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Bust school myths

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One of the functions of a newspaper is to provide factual information to foster the debate of the day. That was the purpose of a recent Deseret Morning News report on myths surrounding east-side and west-side schools in the Granite and Jordan school districts. Veteran reporters Lee Davidson and Jennifer Toomer-Cook crunched school data to determine, among other things, differences — if any — in class sizes, education attainment of teachers and facilities east to west.

Their analysis busted some myths. For instance, class sizes are slightly smaller on Granite District's west side than the east side, due in part to Title I funds that low-income schools receive. In Jordan, the numbers are virtually equal.

The analysis also debunked a long-held myth that the west side has more behavior or crime problems at schools.

However, the report did confirm other long-held views that east-side schools employ teachers who have more experience and higher levels of education attainment. The data partially confirmed that there are more special programs for talented students on the east side of the respective school districts.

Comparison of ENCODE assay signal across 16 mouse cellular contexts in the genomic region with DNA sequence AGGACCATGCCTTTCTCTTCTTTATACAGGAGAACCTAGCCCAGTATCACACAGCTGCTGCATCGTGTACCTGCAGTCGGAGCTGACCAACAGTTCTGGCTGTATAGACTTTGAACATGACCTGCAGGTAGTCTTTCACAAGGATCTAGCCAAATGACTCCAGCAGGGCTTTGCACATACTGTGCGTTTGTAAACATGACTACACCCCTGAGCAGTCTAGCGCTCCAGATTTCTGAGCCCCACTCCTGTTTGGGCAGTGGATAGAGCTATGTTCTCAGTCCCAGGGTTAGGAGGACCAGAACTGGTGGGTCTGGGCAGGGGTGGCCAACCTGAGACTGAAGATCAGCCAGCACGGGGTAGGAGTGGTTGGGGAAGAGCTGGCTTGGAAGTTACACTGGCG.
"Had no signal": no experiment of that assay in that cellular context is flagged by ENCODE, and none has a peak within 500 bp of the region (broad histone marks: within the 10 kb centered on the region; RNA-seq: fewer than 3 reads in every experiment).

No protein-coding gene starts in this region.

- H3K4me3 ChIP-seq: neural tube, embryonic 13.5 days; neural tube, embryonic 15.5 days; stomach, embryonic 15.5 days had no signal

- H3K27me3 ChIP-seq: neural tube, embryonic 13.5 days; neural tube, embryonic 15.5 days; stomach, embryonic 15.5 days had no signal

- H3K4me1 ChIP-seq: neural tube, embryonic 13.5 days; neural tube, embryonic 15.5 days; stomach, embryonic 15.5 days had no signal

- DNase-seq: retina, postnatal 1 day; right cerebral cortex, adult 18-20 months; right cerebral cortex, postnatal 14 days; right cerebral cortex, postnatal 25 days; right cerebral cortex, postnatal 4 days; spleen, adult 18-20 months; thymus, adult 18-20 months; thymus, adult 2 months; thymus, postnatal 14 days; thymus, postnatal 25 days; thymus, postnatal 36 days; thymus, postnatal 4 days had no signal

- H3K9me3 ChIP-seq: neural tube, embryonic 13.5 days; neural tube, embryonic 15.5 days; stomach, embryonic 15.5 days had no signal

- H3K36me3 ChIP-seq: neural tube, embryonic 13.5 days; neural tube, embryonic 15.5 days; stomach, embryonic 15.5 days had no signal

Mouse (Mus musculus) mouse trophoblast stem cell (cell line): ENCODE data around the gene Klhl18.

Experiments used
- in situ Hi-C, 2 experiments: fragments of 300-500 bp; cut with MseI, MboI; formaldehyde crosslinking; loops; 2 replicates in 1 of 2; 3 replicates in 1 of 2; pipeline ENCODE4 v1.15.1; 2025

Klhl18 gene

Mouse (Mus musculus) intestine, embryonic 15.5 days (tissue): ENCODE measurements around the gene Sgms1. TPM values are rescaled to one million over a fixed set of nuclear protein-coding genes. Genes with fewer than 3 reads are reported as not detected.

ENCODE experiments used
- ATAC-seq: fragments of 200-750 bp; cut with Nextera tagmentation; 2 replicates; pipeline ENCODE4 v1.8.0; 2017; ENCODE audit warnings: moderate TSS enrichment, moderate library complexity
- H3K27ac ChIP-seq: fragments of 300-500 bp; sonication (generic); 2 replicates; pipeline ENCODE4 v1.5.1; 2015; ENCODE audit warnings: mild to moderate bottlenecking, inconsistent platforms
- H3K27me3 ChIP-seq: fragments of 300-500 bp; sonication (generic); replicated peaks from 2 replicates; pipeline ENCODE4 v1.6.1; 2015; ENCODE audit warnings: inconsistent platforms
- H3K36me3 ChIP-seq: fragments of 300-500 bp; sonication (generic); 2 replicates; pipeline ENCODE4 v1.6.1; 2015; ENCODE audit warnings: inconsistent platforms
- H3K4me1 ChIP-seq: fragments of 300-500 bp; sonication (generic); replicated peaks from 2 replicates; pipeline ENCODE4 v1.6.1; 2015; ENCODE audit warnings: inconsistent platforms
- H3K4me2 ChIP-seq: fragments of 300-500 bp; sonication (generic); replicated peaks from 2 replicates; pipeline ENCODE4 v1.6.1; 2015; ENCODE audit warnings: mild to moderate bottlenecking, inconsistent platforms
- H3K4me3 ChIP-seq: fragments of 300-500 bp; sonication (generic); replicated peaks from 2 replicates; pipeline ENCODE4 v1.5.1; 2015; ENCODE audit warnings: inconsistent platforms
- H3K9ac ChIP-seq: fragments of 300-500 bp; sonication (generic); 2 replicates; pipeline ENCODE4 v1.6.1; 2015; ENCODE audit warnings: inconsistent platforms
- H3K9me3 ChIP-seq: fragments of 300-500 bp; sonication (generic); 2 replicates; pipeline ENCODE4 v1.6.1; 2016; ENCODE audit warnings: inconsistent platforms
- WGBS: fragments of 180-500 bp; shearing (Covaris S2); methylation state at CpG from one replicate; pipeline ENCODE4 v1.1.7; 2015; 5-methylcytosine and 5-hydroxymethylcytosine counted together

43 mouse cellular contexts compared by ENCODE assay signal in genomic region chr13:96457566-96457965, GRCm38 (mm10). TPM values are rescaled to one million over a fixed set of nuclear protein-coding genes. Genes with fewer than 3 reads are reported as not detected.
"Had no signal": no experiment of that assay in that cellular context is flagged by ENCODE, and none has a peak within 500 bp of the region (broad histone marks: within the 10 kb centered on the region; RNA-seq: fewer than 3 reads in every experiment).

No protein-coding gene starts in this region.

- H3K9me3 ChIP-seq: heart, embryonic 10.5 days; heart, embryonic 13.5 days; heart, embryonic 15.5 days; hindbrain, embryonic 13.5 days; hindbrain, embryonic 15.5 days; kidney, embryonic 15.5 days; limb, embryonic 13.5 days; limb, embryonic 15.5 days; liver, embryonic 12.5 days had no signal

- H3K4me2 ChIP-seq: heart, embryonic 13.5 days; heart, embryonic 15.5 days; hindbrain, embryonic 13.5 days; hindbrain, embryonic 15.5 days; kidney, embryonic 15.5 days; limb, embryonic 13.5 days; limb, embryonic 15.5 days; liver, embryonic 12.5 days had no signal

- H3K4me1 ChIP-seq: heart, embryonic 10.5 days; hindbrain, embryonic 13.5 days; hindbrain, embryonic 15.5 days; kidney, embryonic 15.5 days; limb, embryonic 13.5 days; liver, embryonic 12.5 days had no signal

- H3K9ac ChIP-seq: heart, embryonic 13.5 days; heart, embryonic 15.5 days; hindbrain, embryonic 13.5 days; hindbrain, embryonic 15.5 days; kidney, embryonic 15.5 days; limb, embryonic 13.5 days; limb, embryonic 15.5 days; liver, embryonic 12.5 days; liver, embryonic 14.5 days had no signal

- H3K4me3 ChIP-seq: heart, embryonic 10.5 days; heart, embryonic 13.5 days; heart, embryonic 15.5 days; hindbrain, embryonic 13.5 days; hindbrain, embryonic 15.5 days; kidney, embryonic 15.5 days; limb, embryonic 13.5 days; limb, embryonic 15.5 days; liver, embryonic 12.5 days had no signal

Interestingly, these are not all predictable trends. For instance, less experienced teachers may bring more enthusiasm and improved teaching techniques to the classroom. That can be an advantage over teachers who trot out the same lesson plans year to year.

While Granite District has more special programs on the east side, it takes a concerted effort to help transport students to make opportunities available to them. Jordan, meanwhile, is attempting to add more gifted-and-talented programs and an International Baccalaureate program on its west side to help shore up differences

The full report, "Mythbusting: Are the stereotypes about east-side and west-side schools really true" is a must-read for parents in both school districts as the respective movements to split the Granite and Jordan school districts gain momentum. A vote by the Salt Lake City Council whether to put these issues before voters could come as soon as July 31.

This report should help elevate the debate from emotional stereotypes to hard facts and numbers. The report helps to clarify areas in which the school districts have made progress in ensuring educational equity. It also points out areas where each school district could improve access to certain programs or student success in existing programs.

Whether it's the school voucher debate or the school district split discussion, the first casualty in public discourse about education issues often is the truth. "Mythbusting" can be considered one guide in centering the debate on reliable information and sound analysis. That's a far better recipe for good policymaking than raw emotion.